She sent me  a message today asking why I banned her last week with no warning.  ONE WEEK LATER.

There is no warning in this world of electronics.  One strike, I take a screenshot and delete the offense.  I'm not leaving it up for anyone to see nor complain about. 

The student can fix it and move forward, but only after I have definite contact with them. Of course I'll let her back on, after she fixes the profile photo.  There are people from many cultures on there and this photo will offend at least half of the others.  She didn't like it, but her rights to express herself stopped when she became offensive.  You don't have the right to offend people flagrantly on this sort of project.

There is NO other way to run a project.  Say what you mean and mean what you say and if you're a teacher who can't control his/her classroom, you have no business getting students on the Internet.

So, what do you think about the “what if's?”

And I have a what if for you —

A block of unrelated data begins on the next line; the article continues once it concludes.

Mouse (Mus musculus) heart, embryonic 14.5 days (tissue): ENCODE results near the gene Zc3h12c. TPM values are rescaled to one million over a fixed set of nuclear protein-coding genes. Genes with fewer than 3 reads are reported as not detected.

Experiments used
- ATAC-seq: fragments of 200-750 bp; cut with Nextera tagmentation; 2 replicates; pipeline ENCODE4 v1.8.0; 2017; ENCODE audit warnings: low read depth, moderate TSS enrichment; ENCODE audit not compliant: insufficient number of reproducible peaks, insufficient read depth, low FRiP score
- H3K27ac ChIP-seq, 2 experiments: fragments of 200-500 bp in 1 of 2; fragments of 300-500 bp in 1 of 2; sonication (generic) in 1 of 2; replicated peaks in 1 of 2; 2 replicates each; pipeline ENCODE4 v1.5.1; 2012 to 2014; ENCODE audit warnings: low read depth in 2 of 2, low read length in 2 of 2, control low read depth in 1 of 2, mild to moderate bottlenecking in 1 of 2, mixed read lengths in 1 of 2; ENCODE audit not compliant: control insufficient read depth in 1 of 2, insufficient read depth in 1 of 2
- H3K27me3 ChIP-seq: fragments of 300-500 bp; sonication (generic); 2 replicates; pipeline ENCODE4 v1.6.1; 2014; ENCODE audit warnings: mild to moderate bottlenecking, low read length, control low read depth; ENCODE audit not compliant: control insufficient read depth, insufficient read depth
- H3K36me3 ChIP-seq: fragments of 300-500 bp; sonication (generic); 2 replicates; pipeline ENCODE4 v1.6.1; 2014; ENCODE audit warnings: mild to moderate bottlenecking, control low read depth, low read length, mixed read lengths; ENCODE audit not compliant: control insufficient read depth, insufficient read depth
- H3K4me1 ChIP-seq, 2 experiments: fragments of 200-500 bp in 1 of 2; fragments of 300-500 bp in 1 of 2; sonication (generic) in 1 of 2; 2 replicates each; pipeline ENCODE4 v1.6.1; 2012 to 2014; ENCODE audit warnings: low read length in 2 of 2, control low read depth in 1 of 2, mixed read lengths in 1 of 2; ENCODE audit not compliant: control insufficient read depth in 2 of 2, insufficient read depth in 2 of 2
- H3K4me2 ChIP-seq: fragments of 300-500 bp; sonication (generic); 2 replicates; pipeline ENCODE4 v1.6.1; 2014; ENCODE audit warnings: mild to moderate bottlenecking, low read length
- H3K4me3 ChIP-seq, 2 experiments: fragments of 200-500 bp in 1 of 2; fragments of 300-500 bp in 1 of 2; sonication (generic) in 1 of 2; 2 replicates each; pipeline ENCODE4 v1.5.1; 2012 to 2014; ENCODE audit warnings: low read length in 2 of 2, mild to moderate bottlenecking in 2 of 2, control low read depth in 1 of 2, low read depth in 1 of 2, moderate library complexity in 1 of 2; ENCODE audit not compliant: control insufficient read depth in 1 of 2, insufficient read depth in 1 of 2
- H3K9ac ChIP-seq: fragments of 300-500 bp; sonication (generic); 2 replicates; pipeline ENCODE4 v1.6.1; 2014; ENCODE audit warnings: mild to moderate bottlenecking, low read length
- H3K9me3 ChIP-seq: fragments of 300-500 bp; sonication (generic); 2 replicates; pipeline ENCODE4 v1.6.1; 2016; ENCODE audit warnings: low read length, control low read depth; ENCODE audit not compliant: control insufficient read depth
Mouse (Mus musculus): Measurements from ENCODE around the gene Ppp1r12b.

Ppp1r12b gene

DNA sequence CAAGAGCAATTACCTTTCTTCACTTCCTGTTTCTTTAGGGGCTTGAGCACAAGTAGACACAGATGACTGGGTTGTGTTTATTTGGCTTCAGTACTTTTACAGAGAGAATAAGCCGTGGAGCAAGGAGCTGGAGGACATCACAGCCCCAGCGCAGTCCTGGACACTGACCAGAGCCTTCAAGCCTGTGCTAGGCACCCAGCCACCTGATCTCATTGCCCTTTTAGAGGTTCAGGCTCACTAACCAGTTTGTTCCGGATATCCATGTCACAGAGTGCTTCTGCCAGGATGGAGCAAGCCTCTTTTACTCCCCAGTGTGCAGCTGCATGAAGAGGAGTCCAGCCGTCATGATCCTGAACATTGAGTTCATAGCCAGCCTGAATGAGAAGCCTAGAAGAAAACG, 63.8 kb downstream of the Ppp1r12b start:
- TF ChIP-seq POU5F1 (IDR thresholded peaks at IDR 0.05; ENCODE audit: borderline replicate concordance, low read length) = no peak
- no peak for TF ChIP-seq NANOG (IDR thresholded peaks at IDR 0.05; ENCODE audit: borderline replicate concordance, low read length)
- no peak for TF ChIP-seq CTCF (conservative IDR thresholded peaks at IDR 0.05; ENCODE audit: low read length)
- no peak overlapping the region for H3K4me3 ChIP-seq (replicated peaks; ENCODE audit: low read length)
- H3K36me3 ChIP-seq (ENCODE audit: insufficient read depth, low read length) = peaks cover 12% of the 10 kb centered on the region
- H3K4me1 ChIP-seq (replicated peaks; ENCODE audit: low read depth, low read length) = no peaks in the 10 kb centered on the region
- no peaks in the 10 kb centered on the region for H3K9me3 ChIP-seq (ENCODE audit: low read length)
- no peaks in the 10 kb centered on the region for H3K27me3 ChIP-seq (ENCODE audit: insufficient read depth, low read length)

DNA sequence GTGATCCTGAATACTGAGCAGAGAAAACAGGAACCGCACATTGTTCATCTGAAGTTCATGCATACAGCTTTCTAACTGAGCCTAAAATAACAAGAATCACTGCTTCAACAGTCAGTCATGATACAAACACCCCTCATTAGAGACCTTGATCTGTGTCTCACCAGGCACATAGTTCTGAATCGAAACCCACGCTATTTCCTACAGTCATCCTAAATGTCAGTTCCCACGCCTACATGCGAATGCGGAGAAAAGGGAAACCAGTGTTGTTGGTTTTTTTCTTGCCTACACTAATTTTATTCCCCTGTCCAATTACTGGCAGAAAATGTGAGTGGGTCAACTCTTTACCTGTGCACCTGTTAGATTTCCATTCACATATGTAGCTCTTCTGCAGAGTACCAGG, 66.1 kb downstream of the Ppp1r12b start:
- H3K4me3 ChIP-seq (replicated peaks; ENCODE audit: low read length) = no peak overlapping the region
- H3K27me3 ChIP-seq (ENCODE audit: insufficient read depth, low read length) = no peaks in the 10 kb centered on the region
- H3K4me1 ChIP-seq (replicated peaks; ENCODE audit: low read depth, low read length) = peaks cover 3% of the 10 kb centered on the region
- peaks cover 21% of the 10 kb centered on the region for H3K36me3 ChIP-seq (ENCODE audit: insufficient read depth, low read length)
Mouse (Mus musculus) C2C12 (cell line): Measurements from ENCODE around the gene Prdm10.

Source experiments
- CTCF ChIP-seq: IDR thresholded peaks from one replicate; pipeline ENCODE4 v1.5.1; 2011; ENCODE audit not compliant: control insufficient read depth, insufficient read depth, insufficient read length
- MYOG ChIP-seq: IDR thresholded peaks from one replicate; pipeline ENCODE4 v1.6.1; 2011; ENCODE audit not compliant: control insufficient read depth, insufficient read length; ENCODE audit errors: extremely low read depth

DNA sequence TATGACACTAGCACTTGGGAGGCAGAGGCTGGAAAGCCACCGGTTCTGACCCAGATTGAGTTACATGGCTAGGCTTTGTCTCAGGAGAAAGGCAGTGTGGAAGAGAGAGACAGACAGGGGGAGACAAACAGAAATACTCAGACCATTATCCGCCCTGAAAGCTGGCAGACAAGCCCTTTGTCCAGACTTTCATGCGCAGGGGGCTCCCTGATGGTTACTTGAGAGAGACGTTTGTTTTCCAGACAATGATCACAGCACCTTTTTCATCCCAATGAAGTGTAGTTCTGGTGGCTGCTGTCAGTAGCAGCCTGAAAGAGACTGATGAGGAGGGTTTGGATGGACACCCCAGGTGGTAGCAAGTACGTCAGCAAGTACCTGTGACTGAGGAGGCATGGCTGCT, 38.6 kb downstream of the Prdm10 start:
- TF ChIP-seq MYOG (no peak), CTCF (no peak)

What if we treated online spaces just like the physical spaces of the school property would things be different?

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Vicki Davis

Vicki Davis

Vicki Davis is a full-time classroom teacher and IT Director in Georgia, USA. She is Mom of three, wife of one, and loves talking about the wise, transformational use of technology for teaching and doing good in the world. She hosts the 10 Minute Teacher Podcast which interviews teachers around the world about remarkable classroom practices to inspire and help teachers. Vicki focuses on what unites us -- a quest for truly remarkable life-changing teaching and learning. The goal of her work is to provide actionable, encouraging, relevant ideas for teachers that are grounded in the truth and shared with love. Vicki has been teaching since 2002 and blogging since 2005. Vicki has spoken around the world to inspire and help teachers reach their students. She is passionate about helping every child find purpose, passion, and meaning in life with a lifelong commitment to the joy and responsibility of learning. If you talk to Vicki for very long, she will encourage you to "Relate to Educate" or "innovate like a turtle" or to be "a remarkable teacher." She loves to talk to teachers who love their students and are trying to do their best. Twitter is her favorite place to share and she loves to make homemade sourdough bread and cinnamon rolls and enjoys running half marathons with her sisters. You can usually find her laughing with her students or digging into a book.